So if you increase the Detail value, you're going to go in and apply all kinds of micro-sharpening. You are going to bring out some very bad edges inside of this particular image, as well. If you reduce the value, you are going to create this strange sort of lunar glow effect, this over-smoothing effect, almost as if we had taken an inverted high pass layer and merged it with the underlying original. In my case, I am going to take this value to 30, which was the default setting, actually. Next you have independent control over your shadows and highlights, that is how bright are the shadows and how bright are the highlights.

So you can either darken them or lighten them independently. And in my case, I am noticing that we are bringing out a fair amount of noise in the shadow detail, which is to be expected quite frankly because that's where the noise resides. So we are seeing a lot of luminance noise and some color noise from the guy's hair, and we are seeing a lot of color noise under her jaw. So I am going to take that Shadow value down all the way. You could just go ahead and brighten it up if you want to, by taking it up to +100%, and that will add some brightness to the shadows, but I want to sink those shadows.

For all the good it's going to do me, it's actually a fairly subtle control where this image is concerned, because I am starting to run out of shadows. You have the same control over the highlights if you want to. You can brighten those highlights, or you can darken the highlights. Obviously, darkening the highlights is going to have a bad effect on this image if you go too far. I am going to take it to -10%. You don't seem to be able to enter a negative sign in this dialog box, which is actually kind of a pain in the neck. So I will just go ahead and drag this slider down, or nudge the value down using the arrow keys.

And then finally, you have your color controls right here: Vibrance and Saturation. Part of the problems with the default settings are they are all about increasing the Saturation and Vibrance values, which ends up creating just these absolutely absurd effects here. What I recommend you do, when in doubt, is just leave both values set to zero and then turn around and mix your modified version of the image along with the original, which is something that I'll show you how to do in the very next exercise. All right, and that's pretty much it for now.

Let's go ahead and click on the OK button in order to apply these settings, but first, why don't we save our settings off? I am going to click on this flyout menu icon and choose Save Preset. And I am going to go ahead and name my changes moderate contrast, because I consider this to be a fairly moderate modification by comparison to the other presets that Adobe provides. Click on the Save button, and you will now see moderate contrast added to your list. So go ahead and create it, by the way, because you're going to need these settings, you are going to need to get back to them in the very next exercise, And then if you like, go ahead and click on the OK button in order to apply your effect.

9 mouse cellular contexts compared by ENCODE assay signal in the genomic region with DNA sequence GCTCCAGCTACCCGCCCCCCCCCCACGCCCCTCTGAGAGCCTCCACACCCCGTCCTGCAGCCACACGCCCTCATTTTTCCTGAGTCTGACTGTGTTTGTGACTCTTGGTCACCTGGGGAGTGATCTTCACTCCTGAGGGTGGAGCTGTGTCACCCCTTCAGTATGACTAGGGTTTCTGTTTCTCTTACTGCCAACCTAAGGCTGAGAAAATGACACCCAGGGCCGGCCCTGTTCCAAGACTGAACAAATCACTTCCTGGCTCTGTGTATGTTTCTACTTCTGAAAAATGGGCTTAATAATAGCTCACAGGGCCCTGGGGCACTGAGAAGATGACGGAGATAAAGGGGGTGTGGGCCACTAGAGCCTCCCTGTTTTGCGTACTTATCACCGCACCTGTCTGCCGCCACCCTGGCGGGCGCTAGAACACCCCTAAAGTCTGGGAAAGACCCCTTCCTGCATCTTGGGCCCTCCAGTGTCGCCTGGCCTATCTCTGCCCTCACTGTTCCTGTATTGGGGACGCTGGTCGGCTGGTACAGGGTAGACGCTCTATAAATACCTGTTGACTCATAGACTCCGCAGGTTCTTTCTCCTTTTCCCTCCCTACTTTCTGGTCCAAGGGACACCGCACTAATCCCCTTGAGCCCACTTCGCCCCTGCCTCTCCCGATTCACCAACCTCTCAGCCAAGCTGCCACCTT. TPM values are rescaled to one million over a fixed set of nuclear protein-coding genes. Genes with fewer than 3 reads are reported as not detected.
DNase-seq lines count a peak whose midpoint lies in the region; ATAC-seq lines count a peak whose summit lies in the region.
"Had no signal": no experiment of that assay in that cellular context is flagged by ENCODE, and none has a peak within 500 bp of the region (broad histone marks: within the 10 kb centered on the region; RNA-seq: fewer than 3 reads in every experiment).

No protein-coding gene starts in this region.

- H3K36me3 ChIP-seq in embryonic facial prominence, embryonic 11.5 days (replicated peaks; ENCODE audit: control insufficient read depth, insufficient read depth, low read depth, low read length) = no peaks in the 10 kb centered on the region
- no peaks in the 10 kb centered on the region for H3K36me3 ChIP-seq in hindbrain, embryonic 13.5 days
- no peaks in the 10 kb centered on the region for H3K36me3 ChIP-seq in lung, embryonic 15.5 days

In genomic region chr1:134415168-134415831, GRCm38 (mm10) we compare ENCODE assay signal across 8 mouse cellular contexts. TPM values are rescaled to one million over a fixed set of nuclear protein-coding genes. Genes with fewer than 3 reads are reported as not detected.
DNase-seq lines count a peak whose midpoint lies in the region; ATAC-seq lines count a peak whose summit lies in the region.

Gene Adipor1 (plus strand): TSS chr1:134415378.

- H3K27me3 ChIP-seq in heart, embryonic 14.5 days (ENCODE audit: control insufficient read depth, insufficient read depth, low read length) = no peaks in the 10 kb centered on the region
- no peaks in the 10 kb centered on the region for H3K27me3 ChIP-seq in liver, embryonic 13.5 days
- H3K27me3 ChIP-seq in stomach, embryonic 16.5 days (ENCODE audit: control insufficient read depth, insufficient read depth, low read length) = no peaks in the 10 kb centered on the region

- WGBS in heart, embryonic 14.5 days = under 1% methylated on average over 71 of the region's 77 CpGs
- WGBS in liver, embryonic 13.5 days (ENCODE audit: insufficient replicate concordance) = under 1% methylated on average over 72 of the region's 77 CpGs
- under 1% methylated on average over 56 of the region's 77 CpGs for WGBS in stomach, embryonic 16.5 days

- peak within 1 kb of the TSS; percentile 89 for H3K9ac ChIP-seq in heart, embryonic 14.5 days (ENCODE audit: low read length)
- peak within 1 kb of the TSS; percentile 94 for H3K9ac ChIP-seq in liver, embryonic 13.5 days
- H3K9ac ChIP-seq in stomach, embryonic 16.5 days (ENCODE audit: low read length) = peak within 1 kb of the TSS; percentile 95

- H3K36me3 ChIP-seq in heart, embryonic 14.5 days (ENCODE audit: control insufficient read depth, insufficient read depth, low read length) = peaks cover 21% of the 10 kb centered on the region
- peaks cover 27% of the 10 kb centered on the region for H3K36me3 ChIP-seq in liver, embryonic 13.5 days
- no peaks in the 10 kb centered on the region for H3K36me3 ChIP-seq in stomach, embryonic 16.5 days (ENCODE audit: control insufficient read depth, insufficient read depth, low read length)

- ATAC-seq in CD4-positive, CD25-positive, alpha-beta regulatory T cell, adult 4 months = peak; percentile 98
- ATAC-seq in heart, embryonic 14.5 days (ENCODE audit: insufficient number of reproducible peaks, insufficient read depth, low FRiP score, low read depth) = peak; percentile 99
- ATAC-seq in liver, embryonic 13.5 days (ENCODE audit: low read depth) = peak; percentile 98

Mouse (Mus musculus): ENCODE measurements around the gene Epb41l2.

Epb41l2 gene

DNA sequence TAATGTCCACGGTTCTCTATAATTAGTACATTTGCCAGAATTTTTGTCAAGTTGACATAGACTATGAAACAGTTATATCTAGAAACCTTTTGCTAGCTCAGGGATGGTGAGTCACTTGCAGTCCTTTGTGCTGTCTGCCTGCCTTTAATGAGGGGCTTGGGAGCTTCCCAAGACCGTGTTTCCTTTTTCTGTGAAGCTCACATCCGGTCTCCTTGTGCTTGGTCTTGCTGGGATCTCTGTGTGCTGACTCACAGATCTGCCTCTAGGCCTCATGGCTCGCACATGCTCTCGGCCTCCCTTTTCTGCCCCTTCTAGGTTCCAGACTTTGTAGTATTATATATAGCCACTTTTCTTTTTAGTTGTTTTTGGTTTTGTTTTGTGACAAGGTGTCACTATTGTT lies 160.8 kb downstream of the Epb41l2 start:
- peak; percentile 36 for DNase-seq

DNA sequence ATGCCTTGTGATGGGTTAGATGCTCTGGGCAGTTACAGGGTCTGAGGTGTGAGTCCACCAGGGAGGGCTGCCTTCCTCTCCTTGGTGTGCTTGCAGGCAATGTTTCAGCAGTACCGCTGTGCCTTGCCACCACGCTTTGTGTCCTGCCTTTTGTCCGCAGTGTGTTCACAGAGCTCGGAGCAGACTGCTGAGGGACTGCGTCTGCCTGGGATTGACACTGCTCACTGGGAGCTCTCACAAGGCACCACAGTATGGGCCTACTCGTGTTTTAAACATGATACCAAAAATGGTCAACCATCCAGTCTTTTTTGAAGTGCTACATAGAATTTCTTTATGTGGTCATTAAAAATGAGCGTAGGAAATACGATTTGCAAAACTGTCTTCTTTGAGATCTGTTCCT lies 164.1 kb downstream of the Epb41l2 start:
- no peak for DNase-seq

Now I am not sure it's better than the original. If I press Ctrl+Z or Command+Z on the Mac, this in the original image, and this is the HDR local adaptation modified version of the image. We are certainly bringing forth some shadow detail, and we are calming down some of the highlight detail, so we have a little bit more uniformity where the luminance is concerned, but we are bringing out all kinds of noise. And we have some very strange edge details, some bright neon edges going on. What do we do about that? Well, we blend this image with the original, and I'll show you how to pull that off, from the History panel, in the next exercise.

Find answers to the most frequently asked questions about Photoshop CS5 One-on-One: Mastery .

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Q: The instructions for installing the dekeKeys don't work on my computer (which is running Mac OS X Lion). Is there an update to these?
A: The dekeKeys distributed with this course will still work for Lion. You just need to add them to a slightly different folder than in previous versions of OS X.

Open a new Finder window and choose Go > Go to Folder. Type the following file path exactly as written below. Copying and pasting may result in an error.

~/Library/Application Support/Adobe/Adobe Photoshop CS5/Presets/Keyboard Shortcuts

Move and/or copy/paste the dekeKeys to this folder and follow the rest of the instructions as outlined in the video, "Installing the dekeKeys keyboard shortcuts."